Acts11:13-14: He told us how he had seen an angel appear in his house and say, `Send to Joppa for Simon who is called Peter. He will bring you a message through which you and all your household will be saved.

       When Peter left Caesarea he traveled to Jerusalem to report to the disciples there what had transpired with Cornelius and his family and friends.  The disciples at Jerusalem were very suspicious.  They did not expect the Gentiles to be accepted by God to participate in the Christian movement.   This passage of scripture records Peter telling the suspicious believers in Jerusalem of how he was directed by God to go to the house of Cornelius and how Cornelius was told by the angel that appeared to him that Peter would bring a message which would enable Cornelius and his entire household to be saved.

       Cornelius, along with his family and friends who had gathered to hear Peter, must have been excited.  There must have been great anticipation of something very important about to happen.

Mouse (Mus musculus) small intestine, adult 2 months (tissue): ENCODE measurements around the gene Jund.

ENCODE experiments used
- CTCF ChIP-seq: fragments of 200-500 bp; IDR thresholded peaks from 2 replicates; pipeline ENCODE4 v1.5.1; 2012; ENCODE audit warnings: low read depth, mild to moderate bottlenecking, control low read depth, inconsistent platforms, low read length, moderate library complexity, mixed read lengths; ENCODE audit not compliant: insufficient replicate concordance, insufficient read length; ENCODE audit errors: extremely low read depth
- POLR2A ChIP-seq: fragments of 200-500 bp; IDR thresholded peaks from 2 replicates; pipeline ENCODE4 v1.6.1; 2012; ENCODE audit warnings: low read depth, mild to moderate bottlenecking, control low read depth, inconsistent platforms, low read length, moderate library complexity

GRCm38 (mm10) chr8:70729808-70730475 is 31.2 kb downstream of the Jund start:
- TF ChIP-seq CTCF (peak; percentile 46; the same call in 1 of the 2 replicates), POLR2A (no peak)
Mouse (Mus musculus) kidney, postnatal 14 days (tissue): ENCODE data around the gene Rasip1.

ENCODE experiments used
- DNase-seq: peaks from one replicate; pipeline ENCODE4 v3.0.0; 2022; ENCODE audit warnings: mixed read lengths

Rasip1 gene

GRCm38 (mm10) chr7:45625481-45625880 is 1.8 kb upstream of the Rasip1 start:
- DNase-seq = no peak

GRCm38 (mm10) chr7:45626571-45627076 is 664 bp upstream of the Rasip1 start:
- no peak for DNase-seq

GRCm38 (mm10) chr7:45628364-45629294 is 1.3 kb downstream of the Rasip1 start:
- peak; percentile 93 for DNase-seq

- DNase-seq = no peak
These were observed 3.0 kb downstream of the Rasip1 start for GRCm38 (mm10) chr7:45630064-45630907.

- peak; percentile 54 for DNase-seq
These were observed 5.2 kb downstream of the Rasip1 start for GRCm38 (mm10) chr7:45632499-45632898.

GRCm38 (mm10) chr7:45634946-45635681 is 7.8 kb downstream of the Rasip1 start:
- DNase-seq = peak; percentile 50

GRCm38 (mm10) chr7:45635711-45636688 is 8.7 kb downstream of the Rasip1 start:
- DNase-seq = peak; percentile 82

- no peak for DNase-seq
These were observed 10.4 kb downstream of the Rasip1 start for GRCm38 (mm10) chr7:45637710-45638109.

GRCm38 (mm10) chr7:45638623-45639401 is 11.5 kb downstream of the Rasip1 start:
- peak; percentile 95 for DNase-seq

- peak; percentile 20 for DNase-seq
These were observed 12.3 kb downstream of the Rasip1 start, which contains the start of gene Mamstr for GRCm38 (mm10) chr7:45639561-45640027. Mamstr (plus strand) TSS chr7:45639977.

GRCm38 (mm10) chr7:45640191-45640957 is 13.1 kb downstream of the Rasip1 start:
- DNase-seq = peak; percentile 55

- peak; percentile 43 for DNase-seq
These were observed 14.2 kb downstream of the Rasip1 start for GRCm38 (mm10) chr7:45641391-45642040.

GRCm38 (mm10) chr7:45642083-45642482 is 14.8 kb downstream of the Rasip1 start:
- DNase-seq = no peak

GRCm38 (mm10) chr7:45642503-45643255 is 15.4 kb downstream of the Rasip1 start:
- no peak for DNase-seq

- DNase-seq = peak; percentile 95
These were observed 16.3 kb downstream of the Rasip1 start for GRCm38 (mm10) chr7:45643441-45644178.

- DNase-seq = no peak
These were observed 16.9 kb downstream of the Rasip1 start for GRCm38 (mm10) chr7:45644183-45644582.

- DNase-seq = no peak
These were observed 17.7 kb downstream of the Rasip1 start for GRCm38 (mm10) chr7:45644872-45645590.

Acts 10:34-44: Then Peter began to speak: "I now realize how true it is that God does not show favoritism but accepts men from every nation who fear him and do what is right. You know the message God sent to the people of Israel, telling the good news of peace through Jesus Christ, who is Lord of all. You know what has happened throughout Judea, beginning in Galilee after the baptism that John preached-- how God anointed Jesus of Nazareth with the Holy Spirit and power, and how he went around doing good and healing all who were under the power of the devil, because God was with him.  "We are witnesses of everything he did in the country of the Jews and in Jerusalem. They killed him by hanging him on a tree, but God raised him from the dead on the third day and caused him to be seen. He was not seen by all the people, but by witnesses whom God had already chosen--by us who ate and drank with him after he rose from the dead. He commanded us to preach to the people and to testify that he is the one whom God appointed as judge of the living and the dead.  All the prophets testify about him that everyone who believes in him receives forgiveness of sins through his name."